As with all therapeutic proteins, there is potential for immunogenicity. The detection of antibody formation is highly dependent on the sensitivity and specificity of the assay. Additionally, the observed incidence of antibody (including neutralizing antibody) positivity in an assay may be influenced by several factors, including assay methodology, sample handling, timing of sample collection, concomitant medications, and underlying disease. For these reasons, comparison of incidence of antibodies in the studies described below with the incidence of antibodies in other studies or to other glucarpidase products may be misleading.
In clinical trials, 121 patients who received one (n=99), 2 (n=21), or 3 (n=1) doses of VORAXAZE were evaluated for anti-glucarpidase antibodies. Twenty-five of these 121 patients (21%) had detectable anti-glucarpidase antibodies following VORAXAZE administration, of which 19 received 1 dose of VORAXAZE and 6 received 2 doses of VORAXAZE. Antibody titers were determined using a bridging enzyme-linked immunosorbent assay (ELISA) for anti- glucarpidase antibodies.
Neutralizing antibodies were detected in 11 of the 25 patients who tested positive for anti- glucarpidase binding antibodies. Eight of these 11 patients had received a single dose of VORAXAZE; however, the development of neutralizing antibodies may be underreported due to lack of assay sensitivity.
VORAXAZE can decrease leucovorin concentration, which may decrease the effect of leucovorin rescue unless leucovorin is dosed as recommended [see Dosage and Administration (2.2), Clinical Pharmacology (12.3)].
VORAXAZE may also reduce the concentrations other folate analogs or folate analog metabolic inhibitors.
DAMPA (4-deoxy-4-amino-N10- methylpteroic acid), an inactive metabolite of methotrexate formed following VORAXAZE administration, interferes with the measurement of methotrexate concentration using immunoassays. This interference results in an overestimation of the methotrexate concentration. Based on the half-life of DAMPA, VORAXAZE may interfere with the measurement of methotrexate concentrations for approximately 48 hours following a VORAXAZE dose [see Warnings and Precautions (5.2)].
When measuring methotrexate concentration following a VORAXAZE dose, a chromatographic method is preferred over an immunoassay.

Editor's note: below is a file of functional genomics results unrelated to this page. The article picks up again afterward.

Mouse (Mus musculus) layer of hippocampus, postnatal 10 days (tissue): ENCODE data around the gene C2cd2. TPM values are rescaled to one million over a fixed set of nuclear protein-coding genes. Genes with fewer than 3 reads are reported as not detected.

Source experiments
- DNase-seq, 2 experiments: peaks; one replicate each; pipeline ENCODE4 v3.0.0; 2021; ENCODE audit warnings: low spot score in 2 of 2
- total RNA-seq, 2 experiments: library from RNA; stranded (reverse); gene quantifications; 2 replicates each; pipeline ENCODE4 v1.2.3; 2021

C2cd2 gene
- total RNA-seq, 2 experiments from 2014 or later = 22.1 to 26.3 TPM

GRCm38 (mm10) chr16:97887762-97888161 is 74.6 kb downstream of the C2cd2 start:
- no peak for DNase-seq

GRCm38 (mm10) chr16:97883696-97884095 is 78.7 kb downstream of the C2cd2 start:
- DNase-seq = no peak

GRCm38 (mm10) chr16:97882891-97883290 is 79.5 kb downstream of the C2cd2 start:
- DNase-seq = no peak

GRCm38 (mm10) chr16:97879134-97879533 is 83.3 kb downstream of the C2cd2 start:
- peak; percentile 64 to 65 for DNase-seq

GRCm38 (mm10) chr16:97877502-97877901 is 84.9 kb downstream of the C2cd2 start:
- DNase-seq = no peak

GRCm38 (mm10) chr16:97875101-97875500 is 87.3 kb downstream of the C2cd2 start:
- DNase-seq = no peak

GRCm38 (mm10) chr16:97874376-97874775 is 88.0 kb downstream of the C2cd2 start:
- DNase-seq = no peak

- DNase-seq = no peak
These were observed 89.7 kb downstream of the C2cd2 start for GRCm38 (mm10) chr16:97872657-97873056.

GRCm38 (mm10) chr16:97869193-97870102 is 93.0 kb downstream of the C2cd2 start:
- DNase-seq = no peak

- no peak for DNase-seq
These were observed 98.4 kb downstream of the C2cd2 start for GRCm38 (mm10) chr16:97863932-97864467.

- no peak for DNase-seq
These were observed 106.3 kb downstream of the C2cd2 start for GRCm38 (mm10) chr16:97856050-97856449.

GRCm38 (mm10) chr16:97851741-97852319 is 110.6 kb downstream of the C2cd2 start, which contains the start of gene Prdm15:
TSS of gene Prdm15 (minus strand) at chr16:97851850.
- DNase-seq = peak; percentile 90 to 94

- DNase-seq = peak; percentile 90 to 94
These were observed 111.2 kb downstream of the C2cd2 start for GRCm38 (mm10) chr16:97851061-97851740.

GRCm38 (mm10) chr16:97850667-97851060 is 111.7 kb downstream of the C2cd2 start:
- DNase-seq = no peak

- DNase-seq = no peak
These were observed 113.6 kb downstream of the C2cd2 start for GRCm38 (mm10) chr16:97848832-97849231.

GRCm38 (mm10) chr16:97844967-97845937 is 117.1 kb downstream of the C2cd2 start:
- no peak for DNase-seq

There are no available data on VORAXAZE use in pregnant women or animal reproduction studies to evaluate for a drug-associated risk of major birth defects, miscarriage or adverse maternal or fetal outcomes.
VORAXAZE is administered in combination with methotrexate, which can cause embryo-fetal harm. Refer to methotrexate prescribing information for additional information.
In the U.S. general population, the estimated background risk of major birth defects and miscarriage in clinically recognized pregnancies is 2% to 4% and 15% to 20%, respectively.
There are no data on the presence of glucarpidase in human milk or its effects on the breastfed infant or on milk production.
VORAXAZE is administered in combination with methotrexate. Refer to methotrexate prescribing information for additional information.
The safety and effectiveness of VORAXAZE have been established in pediatric patients. Use of VORAXAZE for this indication is supported by evidence from a single-arm, open-label study in adult and pediatric patients 5 years of age and older with additional safety data in pediatric patients 1 to 17 years of age as described below.
Of the 22 patients in the efficacy dataset in Study 1, 12 were pediatric patients with ages ranging from 5 years to 16 years. Three of the 6 pediatric patients with a pre-VORAXAZE methotrexate concentration of 1 μmol/L to 50 μmol/L achieved a rapid and sustained clinically important reduction (RSCIR) in plasma methotrexate concentration, while none of the 6 pediatric patients with a pre-VORAXAZE methotrexate concentration >50 μmol/L achieved a RSCIR [see Clinical Studies (14)].